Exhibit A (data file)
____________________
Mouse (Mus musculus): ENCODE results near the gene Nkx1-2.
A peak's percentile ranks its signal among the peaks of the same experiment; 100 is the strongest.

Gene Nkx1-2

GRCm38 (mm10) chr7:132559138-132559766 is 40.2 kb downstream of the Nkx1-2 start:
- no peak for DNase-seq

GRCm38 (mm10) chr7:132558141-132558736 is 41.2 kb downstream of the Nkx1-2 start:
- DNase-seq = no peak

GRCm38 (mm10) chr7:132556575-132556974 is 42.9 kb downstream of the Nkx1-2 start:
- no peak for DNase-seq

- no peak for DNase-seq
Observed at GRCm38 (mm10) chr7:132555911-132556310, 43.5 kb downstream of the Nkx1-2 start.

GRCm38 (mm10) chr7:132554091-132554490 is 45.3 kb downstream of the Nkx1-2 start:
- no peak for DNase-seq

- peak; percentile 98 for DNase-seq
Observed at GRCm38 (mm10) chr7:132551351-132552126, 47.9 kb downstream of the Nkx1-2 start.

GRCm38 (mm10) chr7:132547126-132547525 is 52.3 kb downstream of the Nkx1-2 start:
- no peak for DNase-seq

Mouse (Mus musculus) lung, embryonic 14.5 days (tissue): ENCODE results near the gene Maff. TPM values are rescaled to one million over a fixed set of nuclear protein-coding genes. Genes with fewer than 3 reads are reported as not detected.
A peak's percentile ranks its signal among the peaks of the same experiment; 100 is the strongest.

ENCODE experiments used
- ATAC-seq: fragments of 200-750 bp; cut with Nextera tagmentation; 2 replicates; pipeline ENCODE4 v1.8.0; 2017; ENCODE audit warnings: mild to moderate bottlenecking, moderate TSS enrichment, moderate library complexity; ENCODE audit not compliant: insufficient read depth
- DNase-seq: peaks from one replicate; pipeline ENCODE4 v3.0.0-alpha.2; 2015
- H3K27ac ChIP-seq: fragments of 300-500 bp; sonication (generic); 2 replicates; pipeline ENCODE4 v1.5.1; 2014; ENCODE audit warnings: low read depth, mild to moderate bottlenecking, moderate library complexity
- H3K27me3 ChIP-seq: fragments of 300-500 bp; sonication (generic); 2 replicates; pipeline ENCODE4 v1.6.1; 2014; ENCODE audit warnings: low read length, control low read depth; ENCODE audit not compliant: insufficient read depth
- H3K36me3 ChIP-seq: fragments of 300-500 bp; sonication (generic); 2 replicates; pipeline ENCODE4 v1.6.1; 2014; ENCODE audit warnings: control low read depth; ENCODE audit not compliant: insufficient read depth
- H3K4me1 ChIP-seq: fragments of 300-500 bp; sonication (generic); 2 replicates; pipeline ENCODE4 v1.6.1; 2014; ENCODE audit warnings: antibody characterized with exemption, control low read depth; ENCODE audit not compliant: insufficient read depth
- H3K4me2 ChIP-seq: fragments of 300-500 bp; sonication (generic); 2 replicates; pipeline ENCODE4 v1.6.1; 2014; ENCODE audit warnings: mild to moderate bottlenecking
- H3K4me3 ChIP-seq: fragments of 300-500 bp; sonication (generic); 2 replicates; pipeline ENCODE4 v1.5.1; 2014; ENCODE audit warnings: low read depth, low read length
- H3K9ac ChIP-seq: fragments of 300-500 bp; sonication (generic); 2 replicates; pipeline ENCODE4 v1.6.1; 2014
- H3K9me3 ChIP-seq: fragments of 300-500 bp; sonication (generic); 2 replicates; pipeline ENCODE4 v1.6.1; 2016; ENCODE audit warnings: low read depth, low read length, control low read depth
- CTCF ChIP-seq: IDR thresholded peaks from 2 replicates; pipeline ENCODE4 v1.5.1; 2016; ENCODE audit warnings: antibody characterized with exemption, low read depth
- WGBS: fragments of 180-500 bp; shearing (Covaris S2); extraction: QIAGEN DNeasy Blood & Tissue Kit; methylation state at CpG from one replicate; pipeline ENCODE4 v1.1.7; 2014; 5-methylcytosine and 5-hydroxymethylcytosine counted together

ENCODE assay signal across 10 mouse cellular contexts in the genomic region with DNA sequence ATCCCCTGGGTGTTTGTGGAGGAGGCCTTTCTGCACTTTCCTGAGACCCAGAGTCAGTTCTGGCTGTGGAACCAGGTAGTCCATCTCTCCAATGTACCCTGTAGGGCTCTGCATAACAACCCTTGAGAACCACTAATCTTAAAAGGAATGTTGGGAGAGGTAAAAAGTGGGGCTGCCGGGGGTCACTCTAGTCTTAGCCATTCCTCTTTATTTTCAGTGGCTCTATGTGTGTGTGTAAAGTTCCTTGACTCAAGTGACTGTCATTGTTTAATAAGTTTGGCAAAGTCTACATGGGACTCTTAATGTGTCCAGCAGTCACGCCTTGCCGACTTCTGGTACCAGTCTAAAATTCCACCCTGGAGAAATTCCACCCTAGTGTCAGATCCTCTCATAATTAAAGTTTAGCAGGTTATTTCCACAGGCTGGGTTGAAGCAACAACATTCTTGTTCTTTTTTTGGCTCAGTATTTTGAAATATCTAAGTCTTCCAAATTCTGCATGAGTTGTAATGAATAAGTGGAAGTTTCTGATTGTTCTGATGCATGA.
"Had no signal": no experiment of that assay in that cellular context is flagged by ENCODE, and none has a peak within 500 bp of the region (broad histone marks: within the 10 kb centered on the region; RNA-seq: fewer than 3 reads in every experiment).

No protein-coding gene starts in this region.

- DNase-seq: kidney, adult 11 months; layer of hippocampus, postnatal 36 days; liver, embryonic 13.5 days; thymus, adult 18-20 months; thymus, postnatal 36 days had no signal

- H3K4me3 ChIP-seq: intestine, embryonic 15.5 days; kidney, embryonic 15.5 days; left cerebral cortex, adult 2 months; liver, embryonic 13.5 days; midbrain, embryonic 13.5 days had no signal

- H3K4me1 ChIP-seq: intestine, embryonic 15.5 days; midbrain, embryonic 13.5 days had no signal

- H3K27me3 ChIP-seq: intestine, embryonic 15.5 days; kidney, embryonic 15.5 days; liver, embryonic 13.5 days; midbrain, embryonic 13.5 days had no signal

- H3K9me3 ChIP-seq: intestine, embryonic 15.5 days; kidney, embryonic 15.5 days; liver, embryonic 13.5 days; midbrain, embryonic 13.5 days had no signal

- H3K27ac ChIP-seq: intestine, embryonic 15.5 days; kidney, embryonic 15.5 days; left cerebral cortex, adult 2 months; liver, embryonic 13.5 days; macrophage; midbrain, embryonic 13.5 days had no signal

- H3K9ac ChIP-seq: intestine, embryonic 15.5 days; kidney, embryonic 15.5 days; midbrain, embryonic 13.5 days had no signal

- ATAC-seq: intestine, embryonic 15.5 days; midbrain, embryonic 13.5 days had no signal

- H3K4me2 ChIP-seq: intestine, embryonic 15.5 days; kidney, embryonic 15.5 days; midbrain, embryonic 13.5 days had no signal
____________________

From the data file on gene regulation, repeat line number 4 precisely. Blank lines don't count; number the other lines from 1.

GRCm38 (mm10) chr7:132559138-132559766 is 40.2 kb downstream of the Nkx1-2 start: